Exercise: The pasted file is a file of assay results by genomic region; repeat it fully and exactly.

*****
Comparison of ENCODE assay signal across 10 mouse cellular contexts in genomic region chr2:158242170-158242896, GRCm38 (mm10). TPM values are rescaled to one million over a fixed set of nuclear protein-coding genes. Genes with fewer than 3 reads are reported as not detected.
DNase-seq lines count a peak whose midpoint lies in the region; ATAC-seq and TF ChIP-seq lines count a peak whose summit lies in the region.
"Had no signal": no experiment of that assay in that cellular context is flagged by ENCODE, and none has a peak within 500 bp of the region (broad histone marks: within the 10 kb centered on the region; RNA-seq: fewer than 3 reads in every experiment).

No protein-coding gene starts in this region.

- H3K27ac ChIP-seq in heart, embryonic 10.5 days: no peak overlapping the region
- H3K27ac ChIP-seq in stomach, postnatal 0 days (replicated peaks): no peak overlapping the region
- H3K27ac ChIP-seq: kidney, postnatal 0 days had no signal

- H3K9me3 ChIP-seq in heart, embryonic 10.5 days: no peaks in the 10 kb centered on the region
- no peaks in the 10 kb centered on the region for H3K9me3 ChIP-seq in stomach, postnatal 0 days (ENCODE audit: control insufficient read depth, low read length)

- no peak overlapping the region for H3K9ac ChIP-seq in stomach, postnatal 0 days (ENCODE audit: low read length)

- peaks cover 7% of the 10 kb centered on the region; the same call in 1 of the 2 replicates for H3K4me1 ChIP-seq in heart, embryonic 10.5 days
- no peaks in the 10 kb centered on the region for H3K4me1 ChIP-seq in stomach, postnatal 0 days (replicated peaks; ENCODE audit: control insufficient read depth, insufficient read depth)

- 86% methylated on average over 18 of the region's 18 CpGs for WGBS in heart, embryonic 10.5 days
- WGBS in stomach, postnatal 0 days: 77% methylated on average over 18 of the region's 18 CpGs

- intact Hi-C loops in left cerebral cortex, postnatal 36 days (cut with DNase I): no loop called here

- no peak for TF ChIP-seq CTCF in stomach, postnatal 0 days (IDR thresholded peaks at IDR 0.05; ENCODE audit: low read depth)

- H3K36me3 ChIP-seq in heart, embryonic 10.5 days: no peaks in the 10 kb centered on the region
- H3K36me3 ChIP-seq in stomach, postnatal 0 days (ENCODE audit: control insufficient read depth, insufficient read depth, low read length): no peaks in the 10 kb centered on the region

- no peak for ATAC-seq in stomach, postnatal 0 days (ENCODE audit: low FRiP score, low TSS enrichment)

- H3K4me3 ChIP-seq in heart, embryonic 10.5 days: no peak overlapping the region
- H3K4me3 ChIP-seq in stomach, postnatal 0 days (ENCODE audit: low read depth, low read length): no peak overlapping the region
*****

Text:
Comparison of ENCODE assay signal across 10 mouse cellular contexts in genomic region chr2:158242170-158242896, GRCm38 (mm10). TPM values are rescaled to one million over a fixed set of nuclear protein-coding genes. Genes with fewer than 3 reads are reported as not detected.
DNase-seq lines count a peak whose midpoint lies in the region; ATAC-seq and TF ChIP-seq lines count a peak whose summit lies in the region.
"Had no signal": no experiment of that assay in that cellular context is flagged by ENCODE, and none has a peak within 500 bp of the region (broad histone marks: within the 10 kb centered on the region; RNA-seq: fewer than 3 reads in every experiment).

No protein-coding gene starts in this region.

- H3K27ac ChIP-seq in heart, embryonic 10.5 days: no peak overlapping the region
- H3K27ac ChIP-seq in stomach, postnatal 0 days (replicated peaks): no peak overlapping the region
- H3K27ac ChIP-seq: kidney, postnatal 0 days had no signal

- H3K9me3 ChIP-seq in heart, embryonic 10.5 days: no peaks in the 10 kb centered on the region
- no peaks in the 10 kb centered on the region for H3K9me3 ChIP-seq in stomach, postnatal 0 days (ENCODE audit: control insufficient read depth, low read length)

- no peak overlapping the region for H3K9ac ChIP-seq in stomach, postnatal 0 days (ENCODE audit: low read length)

- peaks cover 7% of the 10 kb centered on the region; the same call in 1 of the 2 replicates for H3K4me1 ChIP-seq in heart, embryonic 10.5 days
- no peaks in the 10 kb centered on the region for H3K4me1 ChIP-seq in stomach, postnatal 0 days (replicated peaks; ENCODE audit: control insufficient read depth, insufficient read depth)

- 86% methylated on average over 18 of the region's 18 CpGs for WGBS in heart, embryonic 10.5 days
- WGBS in stomach, postnatal 0 days: 77% methylated on average over 18 of the region's 18 CpGs

- intact Hi-C loops in left cerebral cortex, postnatal 36 days (cut with DNase I): no loop called here

- no peak for TF ChIP-seq CTCF in stomach, postnatal 0 days (IDR thresholded peaks at IDR 0.05; ENCODE audit: low read depth)

- H3K36me3 ChIP-seq in heart, embryonic 10.5 days: no peaks in the 10 kb centered on the region
- H3K36me3 ChIP-seq in stomach, postnatal 0 days (ENCODE audit: control insufficient read depth, insufficient read depth, low read length): no peaks in the 10 kb centered on the region

- no peak for ATAC-seq in stomach, postnatal 0 days (ENCODE audit: low FRiP score, low TSS enrichment)

- H3K4me3 ChIP-seq in heart, embryonic 10.5 days: no peak overlapping the region
- H3K4me3 ChIP-seq in stomach, postnatal 0 days (ENCODE audit: low read depth, low read length): no peak overlapping the region